One of the researchers, Dr. Dean Ornish offered his personal observations on the study in an article for Newsweek magazine. He began his commentary with the phrase: “Here’s some very good news: your genes are not your destiny.” Hmmm… Where have we heard that before? (Couldn’t resist.)
Dr. Ornish and his colleagues assigned an “intensive” lifestyle intervention program for the 30 subjects in the study. The participants had previously decided to refuse conventional cancer treatment on personal grounds that were unrelated to the study. Dr. Ornish described the intervention regimen of diet, exercise, and psychological therapies:
The changes included a plant-based diet (predominant fruits, vegetables, legumes, soy products, and whole grains low in refined carbohydrates), moderate exercise (walking 30 minutes per day), stress management techniques (yoga-based stretching, breathing techniques, meditation, and guided imagery for one hour per day), and participating in a weekly one-hour support group. The diet was supplemented with soy, fish oil (three grams/day), vitamin E (100 units/day), selenium (200 mg/day), and vitamin C (2 grams/day).
After three months of the intervention regimen, the researchers conducted several tests on the subjects, including new biopsies, and examined normal prostate tissue samples. The results were striking. The men showed signs of improved health, including lower blood pressure and weight loss. However, the activity measured in the genes themselves showed the most profound change. Of the more than 500 genes traced, 48 disease-fighting genes had “up-regulated” and 453 disease-promoting genes had “down-regulated” since the lifestyle intervention. Within these changes, researchers found “significant modulation of biological processes that have critical roles” in the formation of tumors.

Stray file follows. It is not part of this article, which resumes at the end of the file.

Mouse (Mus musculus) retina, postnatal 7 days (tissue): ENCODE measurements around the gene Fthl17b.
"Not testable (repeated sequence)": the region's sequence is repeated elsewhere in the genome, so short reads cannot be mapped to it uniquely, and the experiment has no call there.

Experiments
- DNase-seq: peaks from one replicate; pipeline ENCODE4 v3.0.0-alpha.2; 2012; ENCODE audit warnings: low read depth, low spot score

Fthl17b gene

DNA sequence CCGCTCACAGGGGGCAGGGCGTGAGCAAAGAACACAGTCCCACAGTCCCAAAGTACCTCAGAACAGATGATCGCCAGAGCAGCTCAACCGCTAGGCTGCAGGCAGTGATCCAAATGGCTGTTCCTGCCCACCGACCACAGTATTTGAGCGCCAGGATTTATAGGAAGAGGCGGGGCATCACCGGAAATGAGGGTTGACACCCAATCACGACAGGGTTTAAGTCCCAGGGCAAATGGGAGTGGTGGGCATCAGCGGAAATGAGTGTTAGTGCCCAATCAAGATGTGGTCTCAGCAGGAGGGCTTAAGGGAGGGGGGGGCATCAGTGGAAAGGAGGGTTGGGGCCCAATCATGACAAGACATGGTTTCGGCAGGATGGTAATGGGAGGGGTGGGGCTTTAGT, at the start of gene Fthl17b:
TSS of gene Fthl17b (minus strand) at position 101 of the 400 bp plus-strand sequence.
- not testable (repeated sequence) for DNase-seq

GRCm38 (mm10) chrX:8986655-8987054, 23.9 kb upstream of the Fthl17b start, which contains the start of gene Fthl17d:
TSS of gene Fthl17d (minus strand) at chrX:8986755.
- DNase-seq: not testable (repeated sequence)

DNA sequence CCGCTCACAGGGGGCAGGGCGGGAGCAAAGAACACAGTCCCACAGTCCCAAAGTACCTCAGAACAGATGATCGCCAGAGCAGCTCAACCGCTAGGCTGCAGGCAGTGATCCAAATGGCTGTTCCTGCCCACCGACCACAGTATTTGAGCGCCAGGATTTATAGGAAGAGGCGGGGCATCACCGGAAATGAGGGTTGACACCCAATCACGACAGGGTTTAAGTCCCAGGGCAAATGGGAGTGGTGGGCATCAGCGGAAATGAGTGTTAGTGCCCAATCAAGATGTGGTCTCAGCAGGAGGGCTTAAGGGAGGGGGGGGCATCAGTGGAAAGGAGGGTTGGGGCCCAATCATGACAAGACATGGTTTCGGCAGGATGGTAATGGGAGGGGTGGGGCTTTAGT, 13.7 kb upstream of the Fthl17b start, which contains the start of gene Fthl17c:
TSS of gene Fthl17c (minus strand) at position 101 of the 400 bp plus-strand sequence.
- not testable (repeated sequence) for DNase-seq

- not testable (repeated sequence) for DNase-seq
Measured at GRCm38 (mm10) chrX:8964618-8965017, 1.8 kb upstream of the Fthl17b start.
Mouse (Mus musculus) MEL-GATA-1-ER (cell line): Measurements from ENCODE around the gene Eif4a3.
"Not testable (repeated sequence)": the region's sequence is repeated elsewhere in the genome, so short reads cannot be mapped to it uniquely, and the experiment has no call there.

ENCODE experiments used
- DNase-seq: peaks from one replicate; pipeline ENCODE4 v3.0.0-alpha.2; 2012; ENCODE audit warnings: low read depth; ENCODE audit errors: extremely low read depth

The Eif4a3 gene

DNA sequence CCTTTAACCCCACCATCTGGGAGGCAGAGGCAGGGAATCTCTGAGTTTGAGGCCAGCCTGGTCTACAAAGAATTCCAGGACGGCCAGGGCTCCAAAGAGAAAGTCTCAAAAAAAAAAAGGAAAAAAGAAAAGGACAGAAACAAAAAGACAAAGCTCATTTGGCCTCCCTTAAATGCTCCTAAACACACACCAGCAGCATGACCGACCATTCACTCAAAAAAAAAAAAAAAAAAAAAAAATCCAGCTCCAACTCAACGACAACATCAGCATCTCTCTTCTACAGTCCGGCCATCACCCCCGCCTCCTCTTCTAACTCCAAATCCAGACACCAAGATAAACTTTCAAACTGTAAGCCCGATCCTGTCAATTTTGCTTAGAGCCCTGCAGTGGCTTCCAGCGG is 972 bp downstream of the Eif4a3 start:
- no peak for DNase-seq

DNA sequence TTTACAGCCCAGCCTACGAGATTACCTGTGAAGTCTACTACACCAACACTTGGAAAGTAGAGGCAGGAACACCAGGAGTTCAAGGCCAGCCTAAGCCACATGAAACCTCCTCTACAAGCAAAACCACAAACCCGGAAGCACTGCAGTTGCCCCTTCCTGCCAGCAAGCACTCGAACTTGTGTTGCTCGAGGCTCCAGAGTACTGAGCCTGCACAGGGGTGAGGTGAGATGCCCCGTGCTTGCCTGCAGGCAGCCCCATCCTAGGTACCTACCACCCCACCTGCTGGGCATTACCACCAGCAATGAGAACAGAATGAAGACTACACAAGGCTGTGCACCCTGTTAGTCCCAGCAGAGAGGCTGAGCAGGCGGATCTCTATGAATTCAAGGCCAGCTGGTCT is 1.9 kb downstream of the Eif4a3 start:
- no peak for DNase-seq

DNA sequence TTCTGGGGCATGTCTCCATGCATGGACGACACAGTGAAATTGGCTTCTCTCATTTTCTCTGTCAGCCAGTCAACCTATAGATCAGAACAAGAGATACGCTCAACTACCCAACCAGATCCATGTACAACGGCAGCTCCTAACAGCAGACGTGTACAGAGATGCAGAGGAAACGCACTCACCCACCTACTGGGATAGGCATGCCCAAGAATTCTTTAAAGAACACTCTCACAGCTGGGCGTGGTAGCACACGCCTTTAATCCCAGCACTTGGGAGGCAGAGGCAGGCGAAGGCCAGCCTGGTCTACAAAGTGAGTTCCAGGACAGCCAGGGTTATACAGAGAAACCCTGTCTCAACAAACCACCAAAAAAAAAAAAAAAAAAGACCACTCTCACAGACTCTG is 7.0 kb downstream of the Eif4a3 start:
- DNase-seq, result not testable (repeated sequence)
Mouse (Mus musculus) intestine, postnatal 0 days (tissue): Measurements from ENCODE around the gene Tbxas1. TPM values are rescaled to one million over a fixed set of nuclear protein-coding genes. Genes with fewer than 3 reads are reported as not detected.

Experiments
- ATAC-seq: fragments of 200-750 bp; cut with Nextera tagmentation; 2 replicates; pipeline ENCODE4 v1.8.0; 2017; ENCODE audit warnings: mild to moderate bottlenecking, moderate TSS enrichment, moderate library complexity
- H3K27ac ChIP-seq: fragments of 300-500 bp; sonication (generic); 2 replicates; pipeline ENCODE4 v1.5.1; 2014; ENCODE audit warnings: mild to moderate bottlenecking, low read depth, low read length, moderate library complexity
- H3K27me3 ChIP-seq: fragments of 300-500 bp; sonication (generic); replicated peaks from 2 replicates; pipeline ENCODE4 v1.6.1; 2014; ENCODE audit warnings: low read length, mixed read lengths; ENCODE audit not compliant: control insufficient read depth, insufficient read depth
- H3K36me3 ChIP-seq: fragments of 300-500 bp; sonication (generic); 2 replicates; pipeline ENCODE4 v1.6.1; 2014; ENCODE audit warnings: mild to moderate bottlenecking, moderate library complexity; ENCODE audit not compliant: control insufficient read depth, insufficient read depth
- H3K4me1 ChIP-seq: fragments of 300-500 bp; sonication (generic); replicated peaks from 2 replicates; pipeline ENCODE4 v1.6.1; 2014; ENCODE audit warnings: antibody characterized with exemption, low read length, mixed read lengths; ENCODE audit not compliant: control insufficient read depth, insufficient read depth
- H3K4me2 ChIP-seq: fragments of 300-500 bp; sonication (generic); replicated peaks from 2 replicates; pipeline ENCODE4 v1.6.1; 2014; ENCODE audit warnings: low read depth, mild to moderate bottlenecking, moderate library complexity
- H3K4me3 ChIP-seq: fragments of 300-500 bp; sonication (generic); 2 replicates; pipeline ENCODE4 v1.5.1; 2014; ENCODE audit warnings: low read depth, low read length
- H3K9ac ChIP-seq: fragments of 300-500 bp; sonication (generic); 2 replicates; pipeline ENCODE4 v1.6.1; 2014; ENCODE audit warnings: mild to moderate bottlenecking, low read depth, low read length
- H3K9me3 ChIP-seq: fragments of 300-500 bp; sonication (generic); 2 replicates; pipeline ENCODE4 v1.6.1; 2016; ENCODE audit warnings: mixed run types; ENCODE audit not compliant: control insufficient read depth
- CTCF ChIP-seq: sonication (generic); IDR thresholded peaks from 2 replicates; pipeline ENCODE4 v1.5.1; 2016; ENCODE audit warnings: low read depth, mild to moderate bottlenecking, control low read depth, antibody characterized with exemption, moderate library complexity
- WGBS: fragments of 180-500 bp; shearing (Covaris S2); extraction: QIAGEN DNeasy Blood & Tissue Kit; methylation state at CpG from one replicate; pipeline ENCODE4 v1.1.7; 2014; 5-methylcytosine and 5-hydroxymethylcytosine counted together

This graph displays the activity changes observed by the researchers, with the green markers indicating genes that had down-regulated and the red those that had up-regulated. (Incidentally, the down-regulated genes included those like Selectin E that are also associated with inflammation and breast cancer as well as prostate tumors.)
As Dr. Ornish explains in his commentary, the results of this and other research support the power of lifestyle intervention in halting or reversing other diseases as well, including “coronary heart disease, diabetes, hypertension, obesity, hypercholesterolemia, and other chronic conditions.”
Those of you who have been following the gene expression posts lately and the news of Mark’s upcoming book likely aren’t surprised by this news. However, seeing the real life examples of relatively simple changes never cease to amaze. While the Primal Blueprint offers a tweaked version of the researchers’ intervention regimen (that sticky carb issue, for example), the main components are in agreement: a healthy, low glycemic diet; regular exercise; strategic supplementation; and effective stress management. It’s true what we’ve been saying all along: your genes aren’t your fate. A day to day commitment to your health matters and can make more difference than you think, including when you’re facing an ominous diagnosis like cancer and it seems the deck is stacked against you. The Primal Blueprint is all about hope, empowerment, self-initiative, and the fruits of everyday “labors,” no matter what the immediate health circumstances.
Your thoughts on all this and what it says to you? Send along your comments and questions on the study or the Primal Blueprint’s message on gene expression.
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